People have always been trying to figure out what I am.
They look at my kinky curly hair, my full lips, my broader nose: all things that point toward my father’s Blackness. My Blackness. But the color of my skin often pointed to something different.
My mother’s Whiteness.
My first recollection of articulating race involves my mother. I told her that she was White. My mother, a woman of Cuban and Puerto Rican descent, vehemently denied it, and I accepted that fact. I was a child. It was easy to believe her. She was the one who melded my mind, after all. If my mother wasn’t White, that meant that I wasn’t either.
As I grew older, people would look at me and ask, “Are you mixed?” Yes.
“With what? White?” No. I was wrong, though.
What my mother didn’t understand is that she is White and Latina. This became a point of contention in our relationship.
When my mother split from my father, she moved me to Long Island.
The area was more White than Black, but I could feel her — and others’ — open disdain for the “wrong” kind of Black folk. You could not be too loud, too hip, too urban, too… whatever. I was raised to be a “good” Black: quiet, smart, answering only when spoken to. I didn’t want to be like them.
I was happy to be called an “oreo.”
My mother instilled a false sense of hierarchy within me. When I went to a predominantly-Black school in Queens, I was bullied. I’d come home crying. My mother would pull me into her arms and say that they were just jealous because I was prettier than them because I had nice hair. She would comb through my naps and settle them with the products my older sister had taught her to use.
But she still really didn’t know how to control it.
So, my mother relaxed my hair. We’d gone through too many broken brushes, too many snapped hair ties, too many tears from my tender head.
The first time, I was younger than I could remember. I remember her roommate holding me up in the sink at seven years old, so she could rinse the Just For Me out of my hair. My father’s kinks had come to dominate it, making it more 4b than 3a. More Black than Latina, as if those two things were mutually exclusive.
The curls would never let go, so I had waves even after the relaxer. It stripped my hair to bits, and without the proper understanding of how to restore moisture, I exacerbated the destruction of my hair. I’d have to straighten it every day, my ends becoming brittle. I started believing my hair just didn’t grow, not understanding the damage that relaxers and constant heat were having on my hair.
This became really exhausting.
I would wash my hair every few days, and be forced to straighten it. If I walked around at home with my relaxer-curly hair, I would get yelled at by my mother. She had a saying when it came to looking “decent” around the house: “You never know who is coming around.”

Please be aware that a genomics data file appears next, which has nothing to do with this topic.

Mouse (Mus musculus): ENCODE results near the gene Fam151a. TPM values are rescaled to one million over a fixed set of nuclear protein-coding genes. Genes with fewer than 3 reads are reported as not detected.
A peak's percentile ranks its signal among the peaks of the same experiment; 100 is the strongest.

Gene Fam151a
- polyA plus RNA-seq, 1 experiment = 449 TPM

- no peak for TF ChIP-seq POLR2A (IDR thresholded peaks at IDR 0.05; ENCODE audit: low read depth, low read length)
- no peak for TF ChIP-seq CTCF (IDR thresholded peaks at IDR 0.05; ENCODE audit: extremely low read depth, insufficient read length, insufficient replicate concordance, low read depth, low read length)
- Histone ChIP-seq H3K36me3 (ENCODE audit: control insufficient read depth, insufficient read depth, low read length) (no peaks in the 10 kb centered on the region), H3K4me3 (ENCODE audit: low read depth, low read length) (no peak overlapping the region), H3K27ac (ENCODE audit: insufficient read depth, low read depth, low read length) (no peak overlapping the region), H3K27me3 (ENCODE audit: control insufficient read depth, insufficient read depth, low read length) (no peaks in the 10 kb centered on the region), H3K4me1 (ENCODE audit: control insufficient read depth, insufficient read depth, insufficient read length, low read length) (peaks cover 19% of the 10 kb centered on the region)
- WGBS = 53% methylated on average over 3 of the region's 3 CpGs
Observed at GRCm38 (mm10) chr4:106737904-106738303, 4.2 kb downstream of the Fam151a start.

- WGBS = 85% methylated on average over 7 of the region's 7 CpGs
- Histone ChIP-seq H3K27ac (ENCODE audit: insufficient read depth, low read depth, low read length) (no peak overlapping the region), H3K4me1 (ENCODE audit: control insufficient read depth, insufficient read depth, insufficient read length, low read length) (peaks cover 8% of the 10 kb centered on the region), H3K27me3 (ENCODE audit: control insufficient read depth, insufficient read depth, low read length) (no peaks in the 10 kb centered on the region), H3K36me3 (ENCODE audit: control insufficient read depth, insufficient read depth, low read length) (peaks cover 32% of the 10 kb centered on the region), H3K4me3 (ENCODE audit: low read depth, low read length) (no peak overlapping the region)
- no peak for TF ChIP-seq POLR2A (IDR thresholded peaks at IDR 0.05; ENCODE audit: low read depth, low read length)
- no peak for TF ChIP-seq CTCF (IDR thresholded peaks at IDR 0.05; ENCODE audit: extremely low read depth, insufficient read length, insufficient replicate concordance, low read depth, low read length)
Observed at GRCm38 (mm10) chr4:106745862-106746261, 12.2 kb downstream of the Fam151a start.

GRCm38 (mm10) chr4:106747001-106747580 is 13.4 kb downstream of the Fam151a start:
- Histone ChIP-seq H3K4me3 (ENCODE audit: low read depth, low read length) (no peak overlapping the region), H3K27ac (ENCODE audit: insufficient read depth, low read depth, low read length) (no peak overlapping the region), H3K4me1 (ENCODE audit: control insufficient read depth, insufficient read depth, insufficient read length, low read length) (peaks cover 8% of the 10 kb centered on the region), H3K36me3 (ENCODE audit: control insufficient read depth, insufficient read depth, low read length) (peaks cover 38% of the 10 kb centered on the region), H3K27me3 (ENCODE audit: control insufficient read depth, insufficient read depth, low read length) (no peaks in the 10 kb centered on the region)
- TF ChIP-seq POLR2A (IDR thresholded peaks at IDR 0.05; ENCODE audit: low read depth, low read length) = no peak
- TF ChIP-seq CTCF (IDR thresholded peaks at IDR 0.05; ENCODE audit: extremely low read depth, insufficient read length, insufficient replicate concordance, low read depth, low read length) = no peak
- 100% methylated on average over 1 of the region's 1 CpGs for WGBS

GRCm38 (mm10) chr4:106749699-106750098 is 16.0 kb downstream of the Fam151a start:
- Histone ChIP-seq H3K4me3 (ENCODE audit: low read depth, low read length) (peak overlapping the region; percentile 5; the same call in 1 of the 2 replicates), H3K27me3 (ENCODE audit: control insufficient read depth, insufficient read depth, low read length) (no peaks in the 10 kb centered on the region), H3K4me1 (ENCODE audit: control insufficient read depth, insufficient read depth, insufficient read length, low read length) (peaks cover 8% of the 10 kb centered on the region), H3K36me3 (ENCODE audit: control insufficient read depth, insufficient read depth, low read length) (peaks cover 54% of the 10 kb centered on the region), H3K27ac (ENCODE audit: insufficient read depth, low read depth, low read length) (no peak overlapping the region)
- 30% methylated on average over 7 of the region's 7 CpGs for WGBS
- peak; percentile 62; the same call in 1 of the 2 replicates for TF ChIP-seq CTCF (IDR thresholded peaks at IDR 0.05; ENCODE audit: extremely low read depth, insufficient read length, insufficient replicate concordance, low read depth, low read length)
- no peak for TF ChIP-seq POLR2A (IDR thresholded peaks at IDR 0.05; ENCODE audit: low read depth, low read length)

I was embarrassed by the most prized possession of many Black women: my hair. All because my mother didn’t know what she was doing with it.
After my father, my mother almost exclusively dated White men.
She understood Spanish but was often too embarrassed to speak it. She liked to tell me that she told people she was Cuban, not Puerto Rican. People had negative things to say about Puerto Ricans, but not Cubans. My mother didn’t understand her love for proximity to Whiteness, and how it affected me, her Black child.
I was her only Black child. She went on to have children with White men, my younger sister and brother, until I felt like a dark stain on our family.
All throughout this, my mother insisted that she was not White. She did not understand the nuance of ethnicity and race, and that Latinx folk came in a number of colors.
She did not understand that her light skin, her pink undertones, her ever-uncurling hair… she did not understand that all of these things gave her privilege.
She did not understand that the fact that her Latina heritage was a surprise, not an obvious factor.
And she didn’t understand that that was not my reality.
As I got older, I realized who I was.
I was a Black woman, with a White mother. There were two parts of me I’d always known were true, but I hadn’t reconciled them together. I became angry. But I understood that my mom didn’t know who she was. She was caught in the paradigm of White supremacy, from her choices in men, to her choices in identity.
She wanted to hold onto what was special and “exotic” about herself, but she was also ashamed of her differences. Of the perceptions that had been thrust upon her.
That landed on me, her Black child.
I’ve reconciled these things. I’ve forgiven her.
But I still live with them. I live in my love for myself, though, in the wounds only time and my heart have healed alone. I’ve learned who I am.
I am Afro-Latina.